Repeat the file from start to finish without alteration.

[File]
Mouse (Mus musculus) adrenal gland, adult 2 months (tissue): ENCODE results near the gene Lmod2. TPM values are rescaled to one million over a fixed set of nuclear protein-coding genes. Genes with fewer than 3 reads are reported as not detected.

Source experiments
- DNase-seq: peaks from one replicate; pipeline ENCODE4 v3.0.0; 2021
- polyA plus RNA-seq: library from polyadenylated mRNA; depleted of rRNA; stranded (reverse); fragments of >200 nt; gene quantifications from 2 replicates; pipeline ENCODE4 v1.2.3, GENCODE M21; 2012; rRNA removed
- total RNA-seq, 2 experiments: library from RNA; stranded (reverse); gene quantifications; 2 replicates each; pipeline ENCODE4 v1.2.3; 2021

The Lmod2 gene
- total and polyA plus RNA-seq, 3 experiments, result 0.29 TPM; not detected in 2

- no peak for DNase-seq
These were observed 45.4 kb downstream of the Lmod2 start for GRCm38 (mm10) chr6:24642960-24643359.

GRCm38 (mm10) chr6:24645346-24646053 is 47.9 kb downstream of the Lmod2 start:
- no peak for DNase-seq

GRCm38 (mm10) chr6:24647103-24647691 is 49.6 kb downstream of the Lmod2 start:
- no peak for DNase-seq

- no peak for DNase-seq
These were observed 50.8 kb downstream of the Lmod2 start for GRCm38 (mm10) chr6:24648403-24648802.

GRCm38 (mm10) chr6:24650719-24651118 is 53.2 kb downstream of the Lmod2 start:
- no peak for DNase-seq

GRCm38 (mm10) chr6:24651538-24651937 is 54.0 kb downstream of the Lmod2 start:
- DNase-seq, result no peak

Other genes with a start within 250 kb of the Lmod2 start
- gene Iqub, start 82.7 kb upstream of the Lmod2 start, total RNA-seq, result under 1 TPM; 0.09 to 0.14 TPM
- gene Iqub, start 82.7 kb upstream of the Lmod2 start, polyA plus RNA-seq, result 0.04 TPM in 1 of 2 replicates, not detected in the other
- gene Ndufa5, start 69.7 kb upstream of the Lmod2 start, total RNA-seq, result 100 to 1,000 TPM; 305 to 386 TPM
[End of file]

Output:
Mouse (Mus musculus) adrenal gland, adult 2 months (tissue): ENCODE results near the gene Lmod2. TPM values are rescaled to one million over a fixed set of nuclear protein-coding genes. Genes with fewer than 3 reads are reported as not detected.

Source experiments
- DNase-seq: peaks from one replicate; pipeline ENCODE4 v3.0.0; 2021
- polyA plus RNA-seq: library from polyadenylated mRNA; depleted of rRNA; stranded (reverse); fragments of >200 nt; gene quantifications from 2 replicates; pipeline ENCODE4 v1.2.3, GENCODE M21; 2012; rRNA removed
- total RNA-seq, 2 experiments: library from RNA; stranded (reverse); gene quantifications; 2 replicates each; pipeline ENCODE4 v1.2.3; 2021

The Lmod2 gene
- total and polyA plus RNA-seq, 3 experiments, result 0.29 TPM; not detected in 2

- no peak for DNase-seq
These were observed 45.4 kb downstream of the Lmod2 start for GRCm38 (mm10) chr6:24642960-24643359.

GRCm38 (mm10) chr6:24645346-24646053 is 47.9 kb downstream of the Lmod2 start:
- no peak for DNase-seq

GRCm38 (mm10) chr6:24647103-24647691 is 49.6 kb downstream of the Lmod2 start:
- no peak for DNase-seq

- no peak for DNase-seq
These were observed 50.8 kb downstream of the Lmod2 start for GRCm38 (mm10) chr6:24648403-24648802.

GRCm38 (mm10) chr6:24650719-24651118 is 53.2 kb downstream of the Lmod2 start:
- no peak for DNase-seq

GRCm38 (mm10) chr6:24651538-24651937 is 54.0 kb downstream of the Lmod2 start:
- DNase-seq, result no peak

Other genes with a start within 250 kb of the Lmod2 start
- gene Iqub, start 82.7 kb upstream of the Lmod2 start, total RNA-seq, result under 1 TPM; 0.09 to 0.14 TPM
- gene Iqub, start 82.7 kb upstream of the Lmod2 start, polyA plus RNA-seq, result 0.04 TPM in 1 of 2 replicates, not detected in the other
- gene Ndufa5, start 69.7 kb upstream of the Lmod2 start, total RNA-seq, result 100 to 1,000 TPM; 305 to 386 TPM